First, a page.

Divisions and Neighborhoods
Novegráde Velíkei has three levels of divisions, serving both administrative functions and more common use for identifying locations.
The oldest division is between the two sides of the city as split by the Vołhóve River. The left bank of the river is known as Sověiskaia Straná or the "Sophia Side", named for the Church of Saint Sophia, the city's most famous landmark and a symbol of the Novegradian nation. The right bank of the river is known as Torgóvaia Straná or the "Market Side", named for the many markets once present along the river, filled with merchants from across the known world. These historical divisions no longer serve any real administrative function, although the terms are still used to refer to the collective ends (see below) that make up each side.
The next division, and the most important, is the division of the city into five kónci, or "ends". Nowadays they function as boroughs, each with an elected mayor and council responsible for local issues. They are also the primary means of identifying locations in the city; when asking what part of the city someone lives or where a particular building is, the most common reply will be the kónce. Most individuals and businesses within the city will use the end in their postal address rather than the city "Novegráde Velíkei". The five ends fit neatly inside the two sides. Sověiskaia Straná is subdivided into three ends, from north to south: Néreuskei Kónce, Zagródeskei Kónce, and Ludínei Kónce. Torgóvaia Straná is divided into two ends: Plotníceskei Kónce in the north and Slavéneskei Kónce in the south. The five ends all meet at the Krémene in the center of the city, which is technically not part of any of the ends.
Each end is then divided into a number of neighborhoods. They have no legal function beyond serving as census areas and for further specifying something's location within the end.
The two sides of the city are geographically separated, and some sort of distinction of the sort has almost certainly existed from the very beginning of the city. The modern names, however, probably date from the 11th or 12th century, once the city had developed its own complex administrative structure.
The end system is ancient, predating the known history of the city and connected with its early development. What would become Novegráde Velíkei in the 9th century originated as three separate but allied trading settlements, known as Slavno, Nerev, and Ludin. At their center was a fortified citadel, the Krémene, which was "Novegráde" (i.e., the "new city") proper. When these three settlements unified they retained a degree of autonomy, and formed the first threee ends: Slavéneskei, Néreuskei, and Ludínei. Plotníceskei was created in 1168 and Zagródeskei in 1264, completing the five ends that are still present today.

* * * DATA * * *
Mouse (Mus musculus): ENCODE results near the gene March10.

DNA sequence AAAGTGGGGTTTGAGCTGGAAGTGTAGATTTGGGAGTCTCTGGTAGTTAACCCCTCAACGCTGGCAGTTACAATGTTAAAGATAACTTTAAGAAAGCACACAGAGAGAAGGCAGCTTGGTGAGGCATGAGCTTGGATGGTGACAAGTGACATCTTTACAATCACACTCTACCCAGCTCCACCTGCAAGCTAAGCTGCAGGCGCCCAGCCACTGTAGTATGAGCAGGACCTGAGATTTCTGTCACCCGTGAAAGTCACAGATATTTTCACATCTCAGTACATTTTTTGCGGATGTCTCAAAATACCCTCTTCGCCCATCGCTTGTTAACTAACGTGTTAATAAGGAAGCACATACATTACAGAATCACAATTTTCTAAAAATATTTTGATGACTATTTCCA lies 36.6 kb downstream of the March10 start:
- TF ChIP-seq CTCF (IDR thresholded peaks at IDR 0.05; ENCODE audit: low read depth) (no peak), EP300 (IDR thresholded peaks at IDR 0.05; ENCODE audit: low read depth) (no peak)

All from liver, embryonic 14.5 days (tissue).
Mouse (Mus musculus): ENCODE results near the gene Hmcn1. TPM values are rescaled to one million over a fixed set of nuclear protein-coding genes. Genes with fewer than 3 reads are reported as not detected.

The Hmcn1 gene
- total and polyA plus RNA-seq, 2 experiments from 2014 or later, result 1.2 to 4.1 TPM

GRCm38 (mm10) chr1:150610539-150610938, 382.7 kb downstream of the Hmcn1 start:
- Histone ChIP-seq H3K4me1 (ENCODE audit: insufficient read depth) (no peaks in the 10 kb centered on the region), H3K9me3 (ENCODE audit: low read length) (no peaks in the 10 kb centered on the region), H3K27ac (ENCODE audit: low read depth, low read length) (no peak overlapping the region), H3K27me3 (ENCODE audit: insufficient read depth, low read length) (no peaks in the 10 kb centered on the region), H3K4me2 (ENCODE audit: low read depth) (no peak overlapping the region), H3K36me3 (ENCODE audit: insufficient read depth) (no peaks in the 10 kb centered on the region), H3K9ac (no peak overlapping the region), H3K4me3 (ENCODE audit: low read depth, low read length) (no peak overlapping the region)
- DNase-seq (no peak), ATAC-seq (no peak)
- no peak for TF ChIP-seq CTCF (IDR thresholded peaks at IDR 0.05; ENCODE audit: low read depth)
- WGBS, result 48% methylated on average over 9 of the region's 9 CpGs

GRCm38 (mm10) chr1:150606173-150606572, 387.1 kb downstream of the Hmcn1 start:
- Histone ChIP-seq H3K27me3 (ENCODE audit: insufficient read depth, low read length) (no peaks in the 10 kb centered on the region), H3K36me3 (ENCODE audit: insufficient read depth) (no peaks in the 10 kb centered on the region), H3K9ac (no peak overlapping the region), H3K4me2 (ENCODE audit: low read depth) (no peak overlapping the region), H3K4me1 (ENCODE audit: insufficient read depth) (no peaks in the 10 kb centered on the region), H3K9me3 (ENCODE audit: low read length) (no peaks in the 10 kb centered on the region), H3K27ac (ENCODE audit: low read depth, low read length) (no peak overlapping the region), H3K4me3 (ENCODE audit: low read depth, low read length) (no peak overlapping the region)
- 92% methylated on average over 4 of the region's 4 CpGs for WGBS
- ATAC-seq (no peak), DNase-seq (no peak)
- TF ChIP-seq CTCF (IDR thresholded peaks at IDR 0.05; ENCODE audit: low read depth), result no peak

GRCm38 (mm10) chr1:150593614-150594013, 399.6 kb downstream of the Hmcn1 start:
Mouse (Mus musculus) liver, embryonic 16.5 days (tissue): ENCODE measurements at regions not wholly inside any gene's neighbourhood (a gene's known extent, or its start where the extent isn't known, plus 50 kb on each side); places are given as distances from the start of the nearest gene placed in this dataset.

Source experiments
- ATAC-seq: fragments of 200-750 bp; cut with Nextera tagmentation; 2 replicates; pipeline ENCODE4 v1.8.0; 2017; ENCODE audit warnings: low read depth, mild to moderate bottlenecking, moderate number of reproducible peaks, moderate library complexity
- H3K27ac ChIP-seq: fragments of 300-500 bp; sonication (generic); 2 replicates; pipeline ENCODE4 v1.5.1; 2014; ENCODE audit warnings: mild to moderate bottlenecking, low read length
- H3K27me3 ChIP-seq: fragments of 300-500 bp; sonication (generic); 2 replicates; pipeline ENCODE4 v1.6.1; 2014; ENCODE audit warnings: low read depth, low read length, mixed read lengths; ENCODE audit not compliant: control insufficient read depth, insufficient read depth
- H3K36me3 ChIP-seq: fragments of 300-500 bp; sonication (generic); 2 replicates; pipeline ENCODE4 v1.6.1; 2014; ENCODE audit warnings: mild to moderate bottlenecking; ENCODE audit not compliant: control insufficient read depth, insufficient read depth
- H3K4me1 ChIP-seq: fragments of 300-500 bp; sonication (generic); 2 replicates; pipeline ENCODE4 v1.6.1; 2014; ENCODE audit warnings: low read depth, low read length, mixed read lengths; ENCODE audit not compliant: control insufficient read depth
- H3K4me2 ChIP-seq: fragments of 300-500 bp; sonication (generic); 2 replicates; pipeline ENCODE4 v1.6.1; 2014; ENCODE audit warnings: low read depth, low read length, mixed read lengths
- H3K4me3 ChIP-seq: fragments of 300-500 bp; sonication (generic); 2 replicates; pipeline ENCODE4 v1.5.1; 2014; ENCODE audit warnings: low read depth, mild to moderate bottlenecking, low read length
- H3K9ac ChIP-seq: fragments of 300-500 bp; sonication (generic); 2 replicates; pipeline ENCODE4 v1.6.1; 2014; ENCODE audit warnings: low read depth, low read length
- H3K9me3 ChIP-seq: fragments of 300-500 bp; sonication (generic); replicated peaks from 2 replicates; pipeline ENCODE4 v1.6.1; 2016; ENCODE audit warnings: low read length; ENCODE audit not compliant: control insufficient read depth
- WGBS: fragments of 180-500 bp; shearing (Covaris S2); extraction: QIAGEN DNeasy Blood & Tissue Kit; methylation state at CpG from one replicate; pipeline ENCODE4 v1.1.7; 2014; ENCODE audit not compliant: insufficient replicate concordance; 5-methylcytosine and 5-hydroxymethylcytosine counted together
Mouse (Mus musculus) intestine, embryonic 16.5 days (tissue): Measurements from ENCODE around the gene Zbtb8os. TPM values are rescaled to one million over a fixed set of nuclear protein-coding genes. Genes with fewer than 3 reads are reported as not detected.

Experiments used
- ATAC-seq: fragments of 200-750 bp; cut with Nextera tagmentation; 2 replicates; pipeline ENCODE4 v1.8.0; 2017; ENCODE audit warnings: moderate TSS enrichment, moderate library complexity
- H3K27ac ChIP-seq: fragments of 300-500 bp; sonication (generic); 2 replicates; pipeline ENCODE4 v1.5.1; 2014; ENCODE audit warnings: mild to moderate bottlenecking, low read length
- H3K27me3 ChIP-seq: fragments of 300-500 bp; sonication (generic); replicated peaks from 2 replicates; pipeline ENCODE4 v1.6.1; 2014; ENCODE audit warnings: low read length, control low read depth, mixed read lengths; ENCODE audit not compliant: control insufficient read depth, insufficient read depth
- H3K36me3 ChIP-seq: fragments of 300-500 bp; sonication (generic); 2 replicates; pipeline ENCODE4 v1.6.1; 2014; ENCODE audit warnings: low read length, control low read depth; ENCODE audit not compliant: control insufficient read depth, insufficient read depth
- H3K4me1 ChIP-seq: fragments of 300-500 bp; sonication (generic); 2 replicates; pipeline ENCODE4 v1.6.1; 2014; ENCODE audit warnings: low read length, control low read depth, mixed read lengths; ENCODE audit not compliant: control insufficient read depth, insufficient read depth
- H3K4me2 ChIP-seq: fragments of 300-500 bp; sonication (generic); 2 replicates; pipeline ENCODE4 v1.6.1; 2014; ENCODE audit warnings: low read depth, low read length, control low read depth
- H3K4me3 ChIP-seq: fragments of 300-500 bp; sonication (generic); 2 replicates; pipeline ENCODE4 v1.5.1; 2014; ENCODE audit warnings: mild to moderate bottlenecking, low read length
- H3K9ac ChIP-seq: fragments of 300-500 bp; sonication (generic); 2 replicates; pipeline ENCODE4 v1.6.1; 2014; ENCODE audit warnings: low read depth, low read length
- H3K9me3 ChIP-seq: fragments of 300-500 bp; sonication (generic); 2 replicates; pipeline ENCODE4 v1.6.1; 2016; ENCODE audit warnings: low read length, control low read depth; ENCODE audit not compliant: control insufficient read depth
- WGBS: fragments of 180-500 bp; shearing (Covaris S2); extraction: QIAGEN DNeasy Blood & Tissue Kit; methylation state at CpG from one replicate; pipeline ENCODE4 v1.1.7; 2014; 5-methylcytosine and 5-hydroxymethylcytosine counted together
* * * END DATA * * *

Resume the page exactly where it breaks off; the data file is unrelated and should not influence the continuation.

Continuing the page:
However, in Old Novegráde each end had a much greater function than they do in the modern city. The city was governed by a central Veche believed to have largely been dominated by the boyars, but each end developed its own urban administration as well. These originated as informal assemblies along individual streets, with the eldest man on each street generally serving as that street's leader of assembly. Conflicts and issues on that street would be handled by a democratic vote by all those living on the street, regardless of their wealth or freedom. These small street assemblies eventually grew to encompass several streets, culminating in a full-end assembly. These eventually became formal institutions, the end veches, responsible for the governance of their part of the city, and unlike the central All-Novegrad veche, included many commoners as well.
As the territory under Novegrad's control grew in the 11th through 14th centuries, the end veches became more and more powerful. To administer the vast territory, Novegrad's lands were divided into five pétini (or "fifths"), and each end veche was responsible for the governance of one pétina. This system was maintained until the rise of the tsar, when the democratic system was abolished the pétini were brought under central control. However, this regional identification persisted up until the present day, and even now most residents of Nóvegrade Velíkei see themselves as citizens of their end almost as much as citizens of the city.
For more information on the early government structure of the city, see The Evolution of Novegrad's Government.
The neighborhoods do not have such a formal history, developing as a result of the city's rapid growth. As it grew it annexed neighboring settlements, whose names remained connected to the land they once occupied despite having lost all independent legal status. In 1890 all of the neighborhoods were for the first time precisely defined as census districts, and many of them were expanded beyond their original boundaries so that every part of the city would be part of some neighborhood. Others lost territory so that they would no longer overlap the borders between the ends, which continued to be extended outward radially as the city spread out.
Newer neighborhoods, on the other hand, may have no historical foundations. As housing demand increased beginning in the late 20th century, large tracts of formerly empty land were annexed by the city and developed. Individual annexations would be given names, which would later become the official neighborhood name once development began.